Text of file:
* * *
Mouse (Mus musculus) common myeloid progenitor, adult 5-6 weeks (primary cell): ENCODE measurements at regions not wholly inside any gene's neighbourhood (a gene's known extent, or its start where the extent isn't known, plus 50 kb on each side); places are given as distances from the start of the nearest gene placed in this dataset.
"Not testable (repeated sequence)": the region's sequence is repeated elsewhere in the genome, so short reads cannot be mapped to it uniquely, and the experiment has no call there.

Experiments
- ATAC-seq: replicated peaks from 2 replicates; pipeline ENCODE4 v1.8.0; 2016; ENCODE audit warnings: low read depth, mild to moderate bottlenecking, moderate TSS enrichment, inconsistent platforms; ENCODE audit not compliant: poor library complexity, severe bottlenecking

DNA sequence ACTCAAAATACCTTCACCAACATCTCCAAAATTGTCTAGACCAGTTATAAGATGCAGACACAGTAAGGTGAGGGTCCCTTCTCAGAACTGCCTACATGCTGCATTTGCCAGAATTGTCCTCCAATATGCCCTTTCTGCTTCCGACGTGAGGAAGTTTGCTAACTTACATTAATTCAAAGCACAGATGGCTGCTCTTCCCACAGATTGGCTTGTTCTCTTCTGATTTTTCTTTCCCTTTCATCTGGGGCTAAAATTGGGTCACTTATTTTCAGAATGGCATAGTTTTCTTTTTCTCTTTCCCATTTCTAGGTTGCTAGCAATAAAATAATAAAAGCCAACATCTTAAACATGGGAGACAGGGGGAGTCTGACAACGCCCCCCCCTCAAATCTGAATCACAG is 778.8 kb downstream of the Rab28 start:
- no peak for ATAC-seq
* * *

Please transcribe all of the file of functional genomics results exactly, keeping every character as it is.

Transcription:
Mouse (Mus musculus) common myeloid progenitor, adult 5-6 weeks (primary cell): ENCODE measurements at regions not wholly inside any gene's neighbourhood (a gene's known extent, or its start where the extent isn't known, plus 50 kb on each side); places are given as distances from the start of the nearest gene placed in this dataset.
"Not testable (repeated sequence)": the region's sequence is repeated elsewhere in the genome, so short reads cannot be mapped to it uniquely, and the experiment has no call there.

Experiments
- ATAC-seq: replicated peaks from 2 replicates; pipeline ENCODE4 v1.8.0; 2016; ENCODE audit warnings: low read depth, mild to moderate bottlenecking, moderate TSS enrichment, inconsistent platforms; ENCODE audit not compliant: poor library complexity, severe bottlenecking

DNA sequence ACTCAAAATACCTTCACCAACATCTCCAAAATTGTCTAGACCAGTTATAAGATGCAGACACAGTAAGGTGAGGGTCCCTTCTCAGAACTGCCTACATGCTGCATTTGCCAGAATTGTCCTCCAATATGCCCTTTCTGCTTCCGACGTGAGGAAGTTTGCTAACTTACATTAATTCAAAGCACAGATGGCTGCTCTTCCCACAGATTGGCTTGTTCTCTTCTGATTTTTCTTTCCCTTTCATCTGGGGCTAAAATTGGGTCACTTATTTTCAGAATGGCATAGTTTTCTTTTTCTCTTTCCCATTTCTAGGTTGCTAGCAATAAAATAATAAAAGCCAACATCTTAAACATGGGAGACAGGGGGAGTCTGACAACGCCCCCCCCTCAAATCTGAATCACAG is 778.8 kb downstream of the Rab28 start:
- no peak for ATAC-seq